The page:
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UFC 129: St. Pierre vs. Shields, live updates

April 30, 2011 |  3:00 pm

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UFC runs the biggest live event in its history Saturday night from Toronto. The sold-out show will be attended by approximately 55,000 fans and is headlined by a UFC welterweight title fight between Georges St. Pierre and Jake Shields. Also on the event, Jose Aldo defends his UFC featherweight title against Mark Hominick and Randy Couture takes on Lyoto Machida in what Couture says will be retirement fight. Live action begins at 6PM Eastern/3PM Pacific and the pay-per-view portion of the event begins at the new start time of 9PM Eastern/6PM Pacific.

UFC welterweight title: Georges St. Pierre vs. Jake Shields

Georges St. Pierre is univerally viewed as one of the top two pound-for-pound fighters in the world, with no unavenged losses on his record and wins over most of the top fighters in his division. Shields, a submission specialist, hasn't lost since 2004. St. Pierre is very heavily favored.

Round 1. Shields throws a kick to the leg, then a kick to the head, then a kick to the body to start the fight. None really connect. St. Pierre uses his jab a few times. When St. Pierre goes to throw a kick, Shields catches it and tries to take him down. St. Pierre hops back towards the cage and stops the attempt. They exchange jabs and kicks but neither man is landing well. Shields is having some success with kicks. St. Pierre drops an off balance Shields backwards with a jab. Shields catches a St. Pierre kick again but St. Pierre again avoids the takedown attempt with ease. St. Pierre lands a nice straight left and overhand right. St. Pierre seemed a little off with his striking early but was connecting better as the round progressed. 10-9 St. Pierre.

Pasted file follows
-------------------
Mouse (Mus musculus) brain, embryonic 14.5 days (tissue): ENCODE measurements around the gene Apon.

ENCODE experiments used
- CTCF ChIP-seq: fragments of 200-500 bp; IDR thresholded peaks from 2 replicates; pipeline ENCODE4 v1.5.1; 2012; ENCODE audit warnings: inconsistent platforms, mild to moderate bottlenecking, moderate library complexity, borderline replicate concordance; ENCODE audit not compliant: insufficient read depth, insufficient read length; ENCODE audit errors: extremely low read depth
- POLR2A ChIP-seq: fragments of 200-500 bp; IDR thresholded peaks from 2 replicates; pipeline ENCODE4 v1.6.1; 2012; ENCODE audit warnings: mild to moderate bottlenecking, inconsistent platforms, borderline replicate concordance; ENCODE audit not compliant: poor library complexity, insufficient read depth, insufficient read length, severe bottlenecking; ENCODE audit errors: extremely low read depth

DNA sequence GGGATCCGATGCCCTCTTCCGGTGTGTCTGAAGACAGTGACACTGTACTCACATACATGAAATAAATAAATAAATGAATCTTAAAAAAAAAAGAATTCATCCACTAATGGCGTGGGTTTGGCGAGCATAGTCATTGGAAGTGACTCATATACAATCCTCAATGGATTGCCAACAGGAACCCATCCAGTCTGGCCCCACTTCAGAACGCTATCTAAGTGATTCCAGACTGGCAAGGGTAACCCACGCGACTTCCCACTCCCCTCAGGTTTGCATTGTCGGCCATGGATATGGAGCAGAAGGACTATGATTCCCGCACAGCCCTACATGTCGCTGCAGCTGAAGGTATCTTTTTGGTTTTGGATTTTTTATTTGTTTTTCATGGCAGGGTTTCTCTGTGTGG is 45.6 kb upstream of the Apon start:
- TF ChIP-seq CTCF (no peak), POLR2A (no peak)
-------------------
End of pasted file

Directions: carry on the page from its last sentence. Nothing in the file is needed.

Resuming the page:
Round 2. Shields continues to throw a lot of kicks but they don't connect with much velocity. St. Pierre lands a hard overhand right and is walking Shields down. St. Pierre uses a spinning back kick to the body and brushes off Shields when Shields looks to clinch. St. Pierre lands another of his big overhands and blocks another takedown attempt. St. Pierre is starting to resemble Dan Henderson, throwing a pair of jabs and then loading up a big overhand right. 10-9 St. Pierre.

Round 3. St. Pierre settles into the same pace, throwing jabs and then the home run overhands. He appears to daze Shields a bit with one about 80 seconds into the round. St. Pierre shrugs off a Shields shot for a takedown. Jab, jab, overhand. Rinse and repeat. St. Pierre finally takes Shields down with 20 seconds left in the round. Shields' striking defense is better than expected. Unfortunately, his striking offense is about exactly as expected. 10-9 St. Pierre.

Round 4. St. Pierre throws jabs when Shields comes in, with the occasional overhand mixed it. Shields keeps using his light kicks along with some jabs. St. Pierre lands a head kick out of the blue that staggers Shields and Shields moves for a desperation takedown. He can't get it. Shields encourages St. Pierre to hit him and begins throwing more punches. St. Pierre answers back with his jabs. St. Pierre's face looks worse than Shields'. Dull fight. 10-9 St. Pierre, 40-36 St. Pierre.

Round 5. St. Pierre again works to establish his jab and throws a superman punch. Shields tries to move forward with punches but St. Pierre moves back and circles out. St. Pierre lands a nice counterpunch as Shields is moving in. The crowd is whistling derisively halfway through the round. If it were anyone but St. Pierre they'd be doing a lot worse. They move to overtly booing. It's a jabfest and the crowd is not liking it. Shields is bleeding from under the eye. The crowd begins to cheer with 25 seconds left. 10-9 St. Pierre, 50-45 St. Pierre. Sour note to end a great show. St. Pierre, once a very exciting fighter, has now gone two full consecutive hours of fighting with only one finish (a corner stoppage between rounds) to show for it.

Winner: Georges St. Pierre (50-45, 48-47, 48-47). St. Pierre says he hasn't been able to see out of his left eye since the second round, which clearly played a big role in the course of the fight. St. Pierre does not respond positively to a fight with Anderson Silva when asked after the fight.

RELATED: St. Pierre-Shields photo gallery

UFC featherweight title: Jose Aldo vs. Mark Hominick

Aldo is considered one of the best pound-for-pound fighters in the sport. An accomplished, world class black belt in jiu jitsu, Aldo has dominated competition in MMA with his quick, precise and varied striking. Hominick, from nearby London, Ontario, is a strong technical boxing with a quality ground game and tremendous conditioning. He is a heavy underdog, but Aldo looked drained from a tough weight cut at the weigh-ins yesterday.